Introduction to the Reading of Hegel: Lectures on the Phenomenology of Spirit [ Alexandre Kojève, Raymond Queneau, Allan Bloom, James H. Nichols] on. among contemporary left Hegelians none has been so influential as. Alexandre Kojeve, whose brilliant Introduction to the Reading of Hegel. ()’ is viewed as . Introduction to the Reading of Hegel: Lectures on the Phenomenology of Spirit is a book about Georg Wilhelm Friedrich Hegel by Alexandre Kojève.

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The disavowal of such metaphysically anchored and ultimately timeless configurations of human being frees man from determinism and ‘throws’ him into his existential freedom. It would not be possible for one to give way to the other, to give introcuction the fight before the death of the other, to “recog- nize” the other instead of being “recognized” by him.

It is the special merit of Kojeve to be one of the very few sure guides to the contemplation of the fundamental alternatives. This multiplicity, this “society,” must in addition imply two essentially different human or anthropogenetic behaviors. For in some sense the reverse is true for Hegel: By this experience are established: The paragraph that the first or original note attempted to clarify had at least one remarkable statement p in it: Kojeve describes the character of wis- dom even if he does not prove it has been actualized.

Man who works transforms given Nature. For nothing predisposes the future Master to Mastery, just as nothing predisposes the future Slave to Slavery; each can freely create himself as Master or Slave. In the years preceding the second world war in France, the transmission was effected by means of oral initiation to a group of persons who in turn took the responsibility of instructing others, and so on. Man’s being is conditioned by its radically temporal character, its understanding of its being in time, with finitude or death as its ultimate horizon.

Introduction to the Reading of Hegel

Tje here is why. The forming [of the thing by work] has a further negative-or-negating significance that is directed against the first constituent-element of the slavish Consciousness; namely, against fear. What it is as such, in and for itself, must now be considered.


And is it not because of this that Hegel attains that absolute Knowledge to which his predecessors vainly aspired? Hence they do not find what they are looking for; they do not give what they promise, for they do not correctly reveal or describe what the Real introductiln for them. It is because there’s so much in it This sort of politic also came out again in the final chapter on Hegel’s dialectical method which also gave me insight with the claim that Deading distinguishes himself as Man through Fighting and Work.

The analysis of the essential character of the Master-Slave oppo- sition—that is, of the motive principle of the historical process- is found in Chapter IV.

Introduction to the Reading of Hegel: Lectures on the Phenomenology of Spirit by Alexandre Kojève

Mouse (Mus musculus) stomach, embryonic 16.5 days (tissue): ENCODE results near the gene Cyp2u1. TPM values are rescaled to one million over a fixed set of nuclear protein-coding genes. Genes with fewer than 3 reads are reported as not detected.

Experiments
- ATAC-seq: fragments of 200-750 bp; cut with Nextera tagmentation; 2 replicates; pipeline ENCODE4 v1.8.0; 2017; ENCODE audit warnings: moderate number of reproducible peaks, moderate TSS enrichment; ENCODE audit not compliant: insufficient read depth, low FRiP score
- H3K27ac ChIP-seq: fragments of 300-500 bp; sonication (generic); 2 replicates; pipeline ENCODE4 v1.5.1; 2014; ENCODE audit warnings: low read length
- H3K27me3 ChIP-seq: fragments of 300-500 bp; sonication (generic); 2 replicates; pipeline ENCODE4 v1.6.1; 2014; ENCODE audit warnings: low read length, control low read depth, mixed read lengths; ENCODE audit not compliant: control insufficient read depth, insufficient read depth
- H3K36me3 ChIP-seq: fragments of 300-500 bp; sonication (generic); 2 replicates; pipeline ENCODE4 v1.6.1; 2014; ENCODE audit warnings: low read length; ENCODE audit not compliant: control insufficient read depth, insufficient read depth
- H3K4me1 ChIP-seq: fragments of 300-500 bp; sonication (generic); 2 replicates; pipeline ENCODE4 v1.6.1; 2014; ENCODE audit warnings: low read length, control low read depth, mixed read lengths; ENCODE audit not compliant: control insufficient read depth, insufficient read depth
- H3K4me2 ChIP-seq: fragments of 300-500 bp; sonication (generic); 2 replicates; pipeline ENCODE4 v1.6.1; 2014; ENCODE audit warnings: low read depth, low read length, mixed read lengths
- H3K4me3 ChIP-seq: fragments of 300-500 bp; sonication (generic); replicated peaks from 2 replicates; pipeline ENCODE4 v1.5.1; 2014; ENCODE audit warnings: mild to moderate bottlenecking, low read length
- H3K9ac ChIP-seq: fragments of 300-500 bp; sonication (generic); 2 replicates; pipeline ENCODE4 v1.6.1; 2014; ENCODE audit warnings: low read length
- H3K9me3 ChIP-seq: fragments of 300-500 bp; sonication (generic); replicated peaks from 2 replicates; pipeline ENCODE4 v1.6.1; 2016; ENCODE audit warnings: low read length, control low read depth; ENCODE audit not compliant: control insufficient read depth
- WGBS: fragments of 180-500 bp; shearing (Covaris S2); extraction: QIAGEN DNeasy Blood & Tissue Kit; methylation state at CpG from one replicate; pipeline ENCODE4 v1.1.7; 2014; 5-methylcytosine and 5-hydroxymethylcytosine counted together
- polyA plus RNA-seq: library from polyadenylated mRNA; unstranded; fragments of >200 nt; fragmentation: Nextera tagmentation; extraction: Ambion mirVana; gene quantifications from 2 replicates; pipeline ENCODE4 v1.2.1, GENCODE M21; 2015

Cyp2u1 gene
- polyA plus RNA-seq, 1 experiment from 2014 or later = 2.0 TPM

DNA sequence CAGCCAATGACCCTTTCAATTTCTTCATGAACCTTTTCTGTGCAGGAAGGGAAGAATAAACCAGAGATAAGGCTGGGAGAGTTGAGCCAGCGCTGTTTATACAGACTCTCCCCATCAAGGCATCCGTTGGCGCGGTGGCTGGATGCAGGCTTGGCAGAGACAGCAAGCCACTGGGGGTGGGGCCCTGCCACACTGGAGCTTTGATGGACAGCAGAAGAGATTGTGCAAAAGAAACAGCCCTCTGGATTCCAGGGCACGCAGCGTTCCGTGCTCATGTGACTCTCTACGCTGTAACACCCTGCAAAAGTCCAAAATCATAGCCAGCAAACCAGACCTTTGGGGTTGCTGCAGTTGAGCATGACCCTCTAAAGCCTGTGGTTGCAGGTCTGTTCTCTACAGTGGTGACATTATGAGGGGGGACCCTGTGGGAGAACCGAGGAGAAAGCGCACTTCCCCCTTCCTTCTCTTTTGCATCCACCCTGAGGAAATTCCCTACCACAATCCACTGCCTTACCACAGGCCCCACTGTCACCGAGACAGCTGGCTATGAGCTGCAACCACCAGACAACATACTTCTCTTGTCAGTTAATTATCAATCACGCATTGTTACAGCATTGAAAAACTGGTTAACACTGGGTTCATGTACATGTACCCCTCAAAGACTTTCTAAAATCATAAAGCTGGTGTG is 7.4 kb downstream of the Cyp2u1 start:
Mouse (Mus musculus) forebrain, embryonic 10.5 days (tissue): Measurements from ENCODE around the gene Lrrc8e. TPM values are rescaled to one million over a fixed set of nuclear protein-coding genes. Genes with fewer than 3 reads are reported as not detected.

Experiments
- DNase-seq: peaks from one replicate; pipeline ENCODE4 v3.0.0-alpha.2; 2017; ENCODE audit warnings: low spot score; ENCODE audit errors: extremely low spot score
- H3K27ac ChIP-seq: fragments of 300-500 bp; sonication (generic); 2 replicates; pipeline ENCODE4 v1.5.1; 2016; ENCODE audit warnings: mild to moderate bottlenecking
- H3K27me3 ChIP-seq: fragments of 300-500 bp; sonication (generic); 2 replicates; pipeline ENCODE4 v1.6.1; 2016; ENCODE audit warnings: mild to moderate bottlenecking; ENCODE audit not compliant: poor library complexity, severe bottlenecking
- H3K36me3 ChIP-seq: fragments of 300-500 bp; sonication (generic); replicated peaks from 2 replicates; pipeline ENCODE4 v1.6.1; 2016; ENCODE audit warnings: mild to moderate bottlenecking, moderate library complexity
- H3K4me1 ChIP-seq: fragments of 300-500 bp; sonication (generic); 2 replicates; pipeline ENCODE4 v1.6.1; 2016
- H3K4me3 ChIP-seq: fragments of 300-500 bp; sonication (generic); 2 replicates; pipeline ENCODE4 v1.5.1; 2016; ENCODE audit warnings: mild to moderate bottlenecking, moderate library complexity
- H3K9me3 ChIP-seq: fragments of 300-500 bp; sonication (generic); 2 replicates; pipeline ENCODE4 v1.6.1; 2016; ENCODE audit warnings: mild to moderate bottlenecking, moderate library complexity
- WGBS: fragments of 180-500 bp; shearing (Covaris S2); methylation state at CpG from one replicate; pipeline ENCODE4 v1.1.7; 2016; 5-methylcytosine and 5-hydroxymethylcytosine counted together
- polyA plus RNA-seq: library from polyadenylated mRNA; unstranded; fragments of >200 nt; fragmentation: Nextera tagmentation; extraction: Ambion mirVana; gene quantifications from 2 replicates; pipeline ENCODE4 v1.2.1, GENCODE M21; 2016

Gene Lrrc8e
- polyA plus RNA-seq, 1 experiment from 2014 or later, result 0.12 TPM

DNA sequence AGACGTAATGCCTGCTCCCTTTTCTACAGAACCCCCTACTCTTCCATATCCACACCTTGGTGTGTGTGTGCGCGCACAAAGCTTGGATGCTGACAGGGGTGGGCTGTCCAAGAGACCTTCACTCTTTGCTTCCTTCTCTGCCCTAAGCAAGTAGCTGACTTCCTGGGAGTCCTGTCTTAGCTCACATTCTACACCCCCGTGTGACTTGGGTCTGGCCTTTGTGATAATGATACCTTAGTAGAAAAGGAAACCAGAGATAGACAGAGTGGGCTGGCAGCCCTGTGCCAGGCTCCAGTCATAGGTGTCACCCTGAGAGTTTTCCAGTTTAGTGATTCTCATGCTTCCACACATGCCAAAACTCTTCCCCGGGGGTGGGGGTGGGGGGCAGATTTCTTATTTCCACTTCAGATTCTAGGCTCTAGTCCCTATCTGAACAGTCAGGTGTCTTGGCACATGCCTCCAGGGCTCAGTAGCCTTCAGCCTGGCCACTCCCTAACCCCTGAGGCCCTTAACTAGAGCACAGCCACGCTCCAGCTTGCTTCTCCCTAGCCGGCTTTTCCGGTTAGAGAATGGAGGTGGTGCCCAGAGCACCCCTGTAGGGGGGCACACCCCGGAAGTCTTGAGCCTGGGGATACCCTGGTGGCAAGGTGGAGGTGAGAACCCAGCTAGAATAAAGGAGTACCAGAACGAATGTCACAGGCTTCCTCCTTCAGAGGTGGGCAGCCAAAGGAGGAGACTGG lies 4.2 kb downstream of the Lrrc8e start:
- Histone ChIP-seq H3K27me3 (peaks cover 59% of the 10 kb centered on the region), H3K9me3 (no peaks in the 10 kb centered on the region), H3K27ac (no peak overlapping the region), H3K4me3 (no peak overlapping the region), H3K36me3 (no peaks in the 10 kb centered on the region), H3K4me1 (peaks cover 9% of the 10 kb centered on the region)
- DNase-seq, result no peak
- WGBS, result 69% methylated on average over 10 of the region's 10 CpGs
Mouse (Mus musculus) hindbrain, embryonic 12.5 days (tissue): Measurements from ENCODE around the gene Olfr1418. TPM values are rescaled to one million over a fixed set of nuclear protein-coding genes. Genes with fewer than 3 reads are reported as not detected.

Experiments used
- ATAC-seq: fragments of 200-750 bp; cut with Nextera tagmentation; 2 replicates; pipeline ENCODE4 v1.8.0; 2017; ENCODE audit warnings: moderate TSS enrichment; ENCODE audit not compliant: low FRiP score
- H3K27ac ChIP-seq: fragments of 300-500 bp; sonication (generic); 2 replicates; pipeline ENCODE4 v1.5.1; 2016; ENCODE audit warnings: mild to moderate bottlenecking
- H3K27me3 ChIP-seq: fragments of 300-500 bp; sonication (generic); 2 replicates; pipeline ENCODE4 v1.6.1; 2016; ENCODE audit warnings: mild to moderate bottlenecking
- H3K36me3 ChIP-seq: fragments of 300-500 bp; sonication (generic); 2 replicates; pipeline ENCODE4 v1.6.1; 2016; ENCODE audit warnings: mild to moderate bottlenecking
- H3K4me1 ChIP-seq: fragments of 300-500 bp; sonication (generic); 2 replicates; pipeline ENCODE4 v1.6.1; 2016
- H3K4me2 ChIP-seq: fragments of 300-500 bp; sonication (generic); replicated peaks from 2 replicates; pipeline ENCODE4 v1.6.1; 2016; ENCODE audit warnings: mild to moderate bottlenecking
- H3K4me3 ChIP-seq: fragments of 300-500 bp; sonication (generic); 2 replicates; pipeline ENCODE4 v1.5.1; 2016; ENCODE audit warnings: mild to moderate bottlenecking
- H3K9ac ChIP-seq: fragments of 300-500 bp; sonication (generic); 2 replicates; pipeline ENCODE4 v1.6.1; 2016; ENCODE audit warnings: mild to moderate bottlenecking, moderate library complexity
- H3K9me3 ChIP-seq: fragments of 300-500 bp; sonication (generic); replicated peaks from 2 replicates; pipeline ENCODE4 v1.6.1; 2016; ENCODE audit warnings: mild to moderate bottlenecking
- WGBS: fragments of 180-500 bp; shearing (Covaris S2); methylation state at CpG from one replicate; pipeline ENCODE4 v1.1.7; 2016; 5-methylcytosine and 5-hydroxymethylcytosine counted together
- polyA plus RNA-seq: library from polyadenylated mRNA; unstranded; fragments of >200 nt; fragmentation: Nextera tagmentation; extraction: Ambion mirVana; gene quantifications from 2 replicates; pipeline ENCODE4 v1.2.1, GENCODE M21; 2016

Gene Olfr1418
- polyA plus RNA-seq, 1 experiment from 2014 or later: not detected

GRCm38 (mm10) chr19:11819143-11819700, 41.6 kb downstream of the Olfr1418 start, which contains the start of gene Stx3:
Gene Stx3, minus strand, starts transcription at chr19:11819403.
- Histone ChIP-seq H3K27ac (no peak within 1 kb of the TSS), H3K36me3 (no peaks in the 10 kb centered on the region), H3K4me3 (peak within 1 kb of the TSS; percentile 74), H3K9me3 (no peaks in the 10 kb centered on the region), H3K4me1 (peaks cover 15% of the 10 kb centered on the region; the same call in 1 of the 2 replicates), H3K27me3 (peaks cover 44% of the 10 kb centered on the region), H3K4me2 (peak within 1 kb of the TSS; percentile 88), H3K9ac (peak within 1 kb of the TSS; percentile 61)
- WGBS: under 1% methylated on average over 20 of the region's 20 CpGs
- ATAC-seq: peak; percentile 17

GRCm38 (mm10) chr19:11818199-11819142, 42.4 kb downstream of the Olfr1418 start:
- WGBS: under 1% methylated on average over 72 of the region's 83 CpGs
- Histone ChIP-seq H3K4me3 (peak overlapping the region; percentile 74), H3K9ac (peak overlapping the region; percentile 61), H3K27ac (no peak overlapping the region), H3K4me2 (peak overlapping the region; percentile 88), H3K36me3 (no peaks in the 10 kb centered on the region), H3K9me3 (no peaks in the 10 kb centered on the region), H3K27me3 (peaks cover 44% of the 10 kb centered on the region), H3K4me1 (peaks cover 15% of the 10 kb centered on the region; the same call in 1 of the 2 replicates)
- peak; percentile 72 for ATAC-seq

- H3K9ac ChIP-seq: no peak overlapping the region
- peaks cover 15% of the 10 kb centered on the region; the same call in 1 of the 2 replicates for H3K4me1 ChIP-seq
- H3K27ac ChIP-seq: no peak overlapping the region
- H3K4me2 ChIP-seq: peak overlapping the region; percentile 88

Taken in this sense, Begriff signifies a particular real entity or a real aspect of being, revealed by the meaning of a word — i. The Master can finish off the thing completely and satisfy himself in Enjoyment.

Moreover, like Marx he believed that the expansion of capitalism was an homogenising force, producing a globalising cultural standard that laid waste to local attachments, traditions and boundaries, replacing them with bourgeoisie values.

Quotes from Introduction to t Now, is it worth- while to risk one’s life in order to know that one is recognized by a Slave? Enlightenment philosophy, the philosophy of Hegel’s own time, is the latest and most sophisticated attempt to reconcile these divisions through reason alone, to freely find man’s place amongst others and the universe as a whole.

In neither case can this [slavish] Consciousness become master of the given-being and achieve absolute negation.

To desire non-Being is to liberate oneself from Being, to realize one’s autonomy, one’s Freedom. Moreover, the ‘master’ has no desire to transform the world, whereas the ‘slave’, unsatisfied with his condition, imagines and attempts to realise a world of freedom in which his value will finally be recognised and his own desires satisfied.


The stuff about the end of history and the master-slave dialectic has really stuck with me. In service [in the forced work done in the service of another the Master ], slavish Con- sciousness [dialectically] overcomes its attachment to natural existence in all the particular-and-isolated constituent-elements, and it eliminates this existence by work.

And Hegel says that the being that is incapa- ble of putting its life in danger in order to attain ends that are not immediately vital— i. To be sure, the Slave, like the Master, like Man in general, is determined by the real World. And that is what Hegel says in the Introduction to the Phenomenology:. The Hegelian solution, accepted by Kojeve, is that this has indeed happened and that the enunciation of the universal, rational princi-j pies of the rights of man in the French Revolution marked the be-i ginning of the end of history.

He uses some other vocabulary, one that looks like normal words but where the words don’t mean anything but what he wants them to, when he wants them to. Hegel does not need a God who would reveal the truth to him.

Kojève, Alexandre | Internet Encyclopedia of Philosophy

Teach psychoanalysts how to be. Sep 06, Nabil added it. In this Note, he says the following: May 31, Joe rated it intrduction was amazing Shelves: But, he is Master of the Slave only because he previously freed himself from Nature and from his own nature by risking his life in a fight for pure prestige, which — as such — is not at all “natural.